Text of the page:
The FAA-funded study looks at the cost to passengers for flight delays in 2007, the latest year for which complete data was available when researchers began working on the study.
Unlike past studies of the impact of flight delays, researchers looked more broadly at the costs associated with flight delays, including passengers’ lost time waiting for flights and then scrambling to make other arrangements when flights are canceled.
The cost to airlines for delays was $8.3 billion, mostly for crew, fuel and maintenance. Overall, the cost was $33 billion, including to other parts of the economy. But one finding of the study is that more than half the cost associated with flight delays is borne by passengers.
Those costs likely were lower in the three years since 2007, due to the weakened economy. Air travel peaked in 2007 before the economy went sour. And so did flight delays and cancellations. In 2007, 1.3 million domestic flights were delayed and 119,000 flights canceled, according to the Bureau of Transportation Statistics.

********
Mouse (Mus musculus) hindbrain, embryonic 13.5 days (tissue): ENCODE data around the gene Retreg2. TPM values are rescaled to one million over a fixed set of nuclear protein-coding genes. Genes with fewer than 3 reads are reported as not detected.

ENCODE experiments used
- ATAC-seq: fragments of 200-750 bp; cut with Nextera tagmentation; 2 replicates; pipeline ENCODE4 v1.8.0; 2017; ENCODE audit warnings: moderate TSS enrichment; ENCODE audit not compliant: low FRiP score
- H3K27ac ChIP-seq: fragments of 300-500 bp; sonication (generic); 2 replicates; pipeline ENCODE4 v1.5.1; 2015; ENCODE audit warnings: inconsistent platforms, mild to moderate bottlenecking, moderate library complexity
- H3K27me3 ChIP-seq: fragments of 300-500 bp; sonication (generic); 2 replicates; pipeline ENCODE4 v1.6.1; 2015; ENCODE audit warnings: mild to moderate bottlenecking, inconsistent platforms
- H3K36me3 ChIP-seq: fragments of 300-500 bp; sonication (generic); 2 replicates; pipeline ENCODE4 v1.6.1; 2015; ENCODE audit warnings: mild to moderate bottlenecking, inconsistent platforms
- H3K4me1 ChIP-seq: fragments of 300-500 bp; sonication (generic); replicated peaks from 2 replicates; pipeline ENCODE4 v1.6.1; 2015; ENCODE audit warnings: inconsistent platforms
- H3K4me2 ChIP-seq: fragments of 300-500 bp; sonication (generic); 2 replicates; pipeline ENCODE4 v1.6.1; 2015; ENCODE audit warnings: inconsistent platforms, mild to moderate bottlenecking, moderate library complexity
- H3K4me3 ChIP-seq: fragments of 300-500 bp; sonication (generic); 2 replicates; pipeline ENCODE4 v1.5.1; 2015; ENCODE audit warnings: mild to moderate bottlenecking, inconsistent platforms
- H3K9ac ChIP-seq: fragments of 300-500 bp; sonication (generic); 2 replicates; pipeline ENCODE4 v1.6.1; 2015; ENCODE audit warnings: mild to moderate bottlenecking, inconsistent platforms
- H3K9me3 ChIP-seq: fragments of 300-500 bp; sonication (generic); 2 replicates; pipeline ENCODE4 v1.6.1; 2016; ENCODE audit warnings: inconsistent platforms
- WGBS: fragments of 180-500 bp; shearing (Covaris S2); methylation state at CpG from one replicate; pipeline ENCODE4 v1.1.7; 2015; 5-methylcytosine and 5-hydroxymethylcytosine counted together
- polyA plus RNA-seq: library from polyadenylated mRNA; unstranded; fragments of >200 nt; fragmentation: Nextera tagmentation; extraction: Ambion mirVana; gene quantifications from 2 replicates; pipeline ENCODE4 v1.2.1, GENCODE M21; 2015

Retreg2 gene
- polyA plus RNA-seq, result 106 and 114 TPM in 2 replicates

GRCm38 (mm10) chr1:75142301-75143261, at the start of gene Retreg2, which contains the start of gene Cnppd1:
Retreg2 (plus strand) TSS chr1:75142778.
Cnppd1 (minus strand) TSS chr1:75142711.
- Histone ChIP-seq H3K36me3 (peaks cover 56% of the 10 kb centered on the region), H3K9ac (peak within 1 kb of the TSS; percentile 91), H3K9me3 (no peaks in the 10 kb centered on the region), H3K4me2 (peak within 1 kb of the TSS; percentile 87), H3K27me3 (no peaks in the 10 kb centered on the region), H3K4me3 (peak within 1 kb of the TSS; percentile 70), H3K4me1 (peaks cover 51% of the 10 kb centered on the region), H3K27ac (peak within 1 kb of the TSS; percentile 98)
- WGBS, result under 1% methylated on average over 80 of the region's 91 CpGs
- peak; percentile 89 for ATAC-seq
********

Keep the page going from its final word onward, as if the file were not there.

Last year, 85,000 flights were delayed and 63,000 canceled. Mark Hansen, a civil and environmental engineering professor at the University of California, Berkeley, who led the study, said he believes 2007 is a more representative year “since we think that the weak economy isn’t a permanent thing.”
There will always be flight delays due to mechanical problems or weather, but they can be significantly reduced by expanding the capacity of the nation’s airports and air traffic control system. The FAA is in the midst of a program to modernize the air traffic control system, replacing World War II-era radar with satellite-based technology. The program is expected to cost government and industry about $40 billion.
The FAA has said the program is necessary to meet an anticipated greater demand for air travel.
The Washington Post first reported the study’s findings on Monday.